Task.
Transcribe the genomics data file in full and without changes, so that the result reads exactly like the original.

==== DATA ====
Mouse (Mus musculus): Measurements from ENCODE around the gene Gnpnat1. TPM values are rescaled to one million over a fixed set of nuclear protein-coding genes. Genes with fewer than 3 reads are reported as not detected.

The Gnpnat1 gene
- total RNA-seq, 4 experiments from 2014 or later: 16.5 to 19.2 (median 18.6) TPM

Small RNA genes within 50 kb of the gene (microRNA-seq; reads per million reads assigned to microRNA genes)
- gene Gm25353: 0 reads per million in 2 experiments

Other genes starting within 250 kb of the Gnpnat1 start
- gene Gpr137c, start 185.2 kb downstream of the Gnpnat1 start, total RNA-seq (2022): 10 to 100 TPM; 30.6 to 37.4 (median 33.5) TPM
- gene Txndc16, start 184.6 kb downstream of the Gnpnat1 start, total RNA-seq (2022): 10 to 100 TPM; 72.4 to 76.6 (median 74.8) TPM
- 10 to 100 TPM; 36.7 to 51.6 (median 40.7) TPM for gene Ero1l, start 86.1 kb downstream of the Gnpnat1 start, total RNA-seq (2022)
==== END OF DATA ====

Mouse (Mus musculus): Measurements from ENCODE around the gene Gnpnat1. TPM values are rescaled to one million over a fixed set of nuclear protein-coding genes. Genes with fewer than 3 reads are reported as not detected.

The Gnpnat1 gene
- total RNA-seq, 4 experiments from 2014 or later: 16.5 to 19.2 (median 18.6) TPM

Small RNA genes within 50 kb of the gene (microRNA-seq; reads per million reads assigned to microRNA genes)
- gene Gm25353: 0 reads per million in 2 experiments

Other genes starting within 250 kb of the Gnpnat1 start
- gene Gpr137c, start 185.2 kb downstream of the Gnpnat1 start, total RNA-seq (2022): 10 to 100 TPM; 30.6 to 37.4 (median 33.5) TPM
- gene Txndc16, start 184.6 kb downstream of the Gnpnat1 start, total RNA-seq (2022): 10 to 100 TPM; 72.4 to 76.6 (median 74.8) TPM
- 10 to 100 TPM; 36.7 to 51.6 (median 40.7) TPM for gene Ero1l, start 86.1 kb downstream of the Gnpnat1 start, total RNA-seq (2022)